Is Canada Politics still a good old boys club? For some parties, it might still be

Photo by Chelsey Faucher on Unsplash

Good ol’ Boys Club (top definition)
Male discrimination against females. Men who refuse to speak to, deal with, or work with women… — Urban Dictionary 2011

The 2019 Canadian Federal Election was held on October 21, 2019, to elect members of the House of Commons to the 43rd Canadian Parliament. During the election season, Facebook ads had been adapted by all candidate parties as a campaigning platform. All the ads are accessible through Facebok Ads Library.

Sample Facebook ads of the six parties published during the election season

In March 2019, Facebook launched the Ad Library — a direct response to the Cambridge Analytica scandal that hit the platform in early 2018 (Silva et al. 2020). Through its API, we are able to see who pays for an ad, the gender and age group distributions reached by the ad, the dates the ad is published and other information.

Facebook Ads Library header

Through the analysis in gender distribution of all parties ads, we found that although both male and female (and all genders) citizens have the right to vote in Canada, the equal inclusion of the female audience in election campaigns is not reflected in all parties’ targeting strategies. The findings indicate that three out of the six parties (Bloc Québécois, Conservative Party, and PPC) have their ads reached substantially more male audience than female audience, despite that there were more female users than male users on Facebook in Canada.

Overall Spending

The table below displays the overall spending and impressions of each party. As the two biggest political parties in Canada, both Liberal Party and Conservative Party had spent more than 1 million for Facebook ads during the election season between June 1st, 2019 to October 21, 2019.

Ad counts, spending and impressions of each party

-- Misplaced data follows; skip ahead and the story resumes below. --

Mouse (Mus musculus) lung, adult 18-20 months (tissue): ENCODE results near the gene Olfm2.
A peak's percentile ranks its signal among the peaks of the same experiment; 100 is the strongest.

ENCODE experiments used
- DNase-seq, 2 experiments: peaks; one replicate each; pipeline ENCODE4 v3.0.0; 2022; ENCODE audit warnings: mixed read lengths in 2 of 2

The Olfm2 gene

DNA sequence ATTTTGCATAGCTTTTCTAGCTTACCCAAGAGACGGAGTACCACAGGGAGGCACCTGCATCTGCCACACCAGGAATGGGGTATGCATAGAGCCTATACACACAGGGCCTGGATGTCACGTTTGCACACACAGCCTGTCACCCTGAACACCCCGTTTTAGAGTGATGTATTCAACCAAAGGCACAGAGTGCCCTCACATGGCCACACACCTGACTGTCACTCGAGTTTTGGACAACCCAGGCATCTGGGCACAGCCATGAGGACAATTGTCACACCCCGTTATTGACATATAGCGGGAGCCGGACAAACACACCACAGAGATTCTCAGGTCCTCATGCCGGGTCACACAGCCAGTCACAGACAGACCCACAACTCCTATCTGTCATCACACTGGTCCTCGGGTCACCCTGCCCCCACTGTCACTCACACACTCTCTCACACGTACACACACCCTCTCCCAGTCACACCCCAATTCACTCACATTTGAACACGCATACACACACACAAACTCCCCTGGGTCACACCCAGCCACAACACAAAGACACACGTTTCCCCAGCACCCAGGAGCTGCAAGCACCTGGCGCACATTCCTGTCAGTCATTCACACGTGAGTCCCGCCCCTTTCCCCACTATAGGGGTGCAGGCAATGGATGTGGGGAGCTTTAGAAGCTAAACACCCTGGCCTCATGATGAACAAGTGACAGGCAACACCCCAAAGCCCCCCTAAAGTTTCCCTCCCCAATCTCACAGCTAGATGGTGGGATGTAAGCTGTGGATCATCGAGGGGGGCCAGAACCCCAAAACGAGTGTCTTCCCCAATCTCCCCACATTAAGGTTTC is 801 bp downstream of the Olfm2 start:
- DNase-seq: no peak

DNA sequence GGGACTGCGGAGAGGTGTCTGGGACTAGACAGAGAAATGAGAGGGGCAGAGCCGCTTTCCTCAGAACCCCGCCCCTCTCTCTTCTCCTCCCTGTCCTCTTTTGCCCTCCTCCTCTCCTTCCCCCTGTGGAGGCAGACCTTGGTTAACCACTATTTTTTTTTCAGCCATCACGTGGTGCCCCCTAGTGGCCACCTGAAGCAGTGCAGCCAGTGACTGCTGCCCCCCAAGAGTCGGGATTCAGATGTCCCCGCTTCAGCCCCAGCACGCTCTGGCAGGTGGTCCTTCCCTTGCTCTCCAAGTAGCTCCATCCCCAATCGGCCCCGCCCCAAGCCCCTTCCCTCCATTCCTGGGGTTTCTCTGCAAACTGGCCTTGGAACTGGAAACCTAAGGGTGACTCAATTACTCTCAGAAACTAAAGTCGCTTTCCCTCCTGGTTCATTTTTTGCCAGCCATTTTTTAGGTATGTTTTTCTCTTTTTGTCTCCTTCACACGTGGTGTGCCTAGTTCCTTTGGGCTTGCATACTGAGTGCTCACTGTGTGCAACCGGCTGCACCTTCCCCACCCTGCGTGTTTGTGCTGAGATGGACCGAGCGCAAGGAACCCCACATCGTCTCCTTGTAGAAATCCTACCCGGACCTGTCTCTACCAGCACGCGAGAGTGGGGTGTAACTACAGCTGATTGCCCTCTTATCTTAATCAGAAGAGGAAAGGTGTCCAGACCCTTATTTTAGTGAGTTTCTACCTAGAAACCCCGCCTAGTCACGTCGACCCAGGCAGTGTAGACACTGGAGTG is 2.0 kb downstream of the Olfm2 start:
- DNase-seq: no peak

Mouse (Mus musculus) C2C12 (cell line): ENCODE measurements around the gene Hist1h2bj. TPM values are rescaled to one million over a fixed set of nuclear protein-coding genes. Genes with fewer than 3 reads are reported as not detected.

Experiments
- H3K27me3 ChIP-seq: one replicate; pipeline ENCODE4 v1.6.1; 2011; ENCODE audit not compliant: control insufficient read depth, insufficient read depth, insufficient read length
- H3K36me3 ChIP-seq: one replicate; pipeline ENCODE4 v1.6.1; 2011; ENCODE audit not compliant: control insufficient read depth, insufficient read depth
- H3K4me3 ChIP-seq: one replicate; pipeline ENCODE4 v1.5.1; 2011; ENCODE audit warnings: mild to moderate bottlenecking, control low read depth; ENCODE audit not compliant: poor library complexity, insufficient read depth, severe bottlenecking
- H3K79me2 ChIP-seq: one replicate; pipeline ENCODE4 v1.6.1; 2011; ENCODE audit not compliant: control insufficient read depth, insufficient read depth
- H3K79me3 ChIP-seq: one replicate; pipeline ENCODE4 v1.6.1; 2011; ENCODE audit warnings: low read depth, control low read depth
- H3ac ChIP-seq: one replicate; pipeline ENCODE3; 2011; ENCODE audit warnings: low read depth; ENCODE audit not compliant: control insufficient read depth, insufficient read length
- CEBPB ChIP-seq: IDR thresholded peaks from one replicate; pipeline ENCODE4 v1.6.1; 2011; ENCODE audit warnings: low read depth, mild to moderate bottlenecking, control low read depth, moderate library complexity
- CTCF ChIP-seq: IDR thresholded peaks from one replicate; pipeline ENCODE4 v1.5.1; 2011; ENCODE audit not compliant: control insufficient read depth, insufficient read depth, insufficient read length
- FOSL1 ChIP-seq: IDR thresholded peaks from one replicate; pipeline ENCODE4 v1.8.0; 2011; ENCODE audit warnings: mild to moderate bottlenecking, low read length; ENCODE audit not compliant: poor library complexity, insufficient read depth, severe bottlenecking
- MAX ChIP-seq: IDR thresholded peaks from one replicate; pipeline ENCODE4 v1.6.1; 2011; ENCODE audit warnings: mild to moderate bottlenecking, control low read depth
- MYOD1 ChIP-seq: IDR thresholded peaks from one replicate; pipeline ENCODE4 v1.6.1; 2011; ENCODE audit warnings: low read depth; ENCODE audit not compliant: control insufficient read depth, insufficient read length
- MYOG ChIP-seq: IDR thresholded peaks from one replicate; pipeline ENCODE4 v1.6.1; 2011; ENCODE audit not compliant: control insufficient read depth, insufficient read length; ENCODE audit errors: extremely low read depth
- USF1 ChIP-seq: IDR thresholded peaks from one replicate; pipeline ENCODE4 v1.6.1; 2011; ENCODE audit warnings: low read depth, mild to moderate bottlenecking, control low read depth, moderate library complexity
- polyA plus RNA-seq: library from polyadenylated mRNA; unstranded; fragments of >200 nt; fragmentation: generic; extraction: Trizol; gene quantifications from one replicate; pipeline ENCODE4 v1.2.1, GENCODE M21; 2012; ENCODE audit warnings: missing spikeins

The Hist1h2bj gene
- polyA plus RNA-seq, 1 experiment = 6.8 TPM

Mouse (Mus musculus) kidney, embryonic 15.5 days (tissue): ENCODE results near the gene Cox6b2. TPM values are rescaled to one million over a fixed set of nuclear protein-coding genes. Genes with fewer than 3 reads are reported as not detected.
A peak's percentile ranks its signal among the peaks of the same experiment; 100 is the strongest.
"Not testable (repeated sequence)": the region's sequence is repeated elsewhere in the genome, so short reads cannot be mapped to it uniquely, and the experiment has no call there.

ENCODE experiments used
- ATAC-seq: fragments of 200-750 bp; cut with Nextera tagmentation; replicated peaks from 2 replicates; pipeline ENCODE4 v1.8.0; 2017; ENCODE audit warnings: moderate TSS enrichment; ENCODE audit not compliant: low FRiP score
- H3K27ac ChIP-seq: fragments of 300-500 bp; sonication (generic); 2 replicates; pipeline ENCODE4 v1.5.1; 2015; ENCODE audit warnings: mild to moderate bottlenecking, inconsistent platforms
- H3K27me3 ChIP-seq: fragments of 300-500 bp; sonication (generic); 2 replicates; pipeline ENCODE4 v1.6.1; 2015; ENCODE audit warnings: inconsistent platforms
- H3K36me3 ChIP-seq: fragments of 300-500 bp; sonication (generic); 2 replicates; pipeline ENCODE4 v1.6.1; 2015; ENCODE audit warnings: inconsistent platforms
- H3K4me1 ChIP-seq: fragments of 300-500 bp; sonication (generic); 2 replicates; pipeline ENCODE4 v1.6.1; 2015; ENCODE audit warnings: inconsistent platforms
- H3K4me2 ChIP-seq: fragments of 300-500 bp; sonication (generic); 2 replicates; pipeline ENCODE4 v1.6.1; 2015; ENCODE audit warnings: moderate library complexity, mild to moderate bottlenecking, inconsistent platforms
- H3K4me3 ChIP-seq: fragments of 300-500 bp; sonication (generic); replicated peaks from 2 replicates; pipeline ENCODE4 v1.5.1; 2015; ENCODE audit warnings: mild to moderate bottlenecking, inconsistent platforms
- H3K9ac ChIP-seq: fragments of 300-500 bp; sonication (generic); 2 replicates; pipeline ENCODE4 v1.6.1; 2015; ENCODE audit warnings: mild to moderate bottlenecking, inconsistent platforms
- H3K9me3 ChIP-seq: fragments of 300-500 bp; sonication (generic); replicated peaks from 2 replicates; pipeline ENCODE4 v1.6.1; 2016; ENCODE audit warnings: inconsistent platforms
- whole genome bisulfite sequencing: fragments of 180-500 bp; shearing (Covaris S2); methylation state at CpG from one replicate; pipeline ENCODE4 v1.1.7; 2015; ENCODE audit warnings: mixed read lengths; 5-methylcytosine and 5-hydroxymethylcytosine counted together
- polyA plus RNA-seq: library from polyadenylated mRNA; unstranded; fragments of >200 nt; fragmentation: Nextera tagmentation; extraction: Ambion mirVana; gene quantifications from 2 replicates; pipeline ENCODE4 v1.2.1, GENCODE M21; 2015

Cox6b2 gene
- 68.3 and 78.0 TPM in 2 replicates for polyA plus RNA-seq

The Liberal Party has put 12199 ads, which is the largest amount of ads among all parties, and six times more than the Conservative Party. It is estimated that Liberal Party has spent at least more than 1.7 million on Facebook ads during the election season, and the ads had made at least more than 185 million impressions. The regional and demographic distribution of people reached by the ads is examined in the following sections.

Gender Distribution

According to Statista, at the time of the election season (October 2019), women accounted for 53.2 percent of Facebook users in Canada. The gender distribution of the ads does not reflect the gender ratio of Facebook users in Canada, as shown in Figure 2. PPC’s ads spending demonstrated the largest proportion of male audience; 74.73% of its ad spending has been distributed to reach male audiences. The ads of Conservative Party and Bloc Québécois also had reached more males than females. The Green Party, on the other hand, has 64.45% of ad spending for reaching female audiences, which is the highest among all parties.

Gender distribution of ads spending in each party

Each ad has its own gender distribution. If an ad has reached more female audiences than male audiences, it is labelled as a “more-female-reaching” ad and vice versa. The number of “more-female-reaching” ads and “more-male-reaching” are counted for each party, which is presented in the table below.

Number of more-female-reaching ads and more-male- reaching ads

The proportions are then calculated to have an idea if a party has extremely skewed gender distribution in their ads; the result is presented in the table bebow. The results show that PPC, Bloc Québécois and Conservative Party have a substantially large portion of ads that reached more male audiences than female audiences. Out of PPC’s 66 ads, only 1 ad reached more female audience than male audience. For Bloc Bloc Québécois, more-female-reaching ads only accounted for 10% of all their ads; only one-third of Conservative Party’s ads reached more female audience than male audience.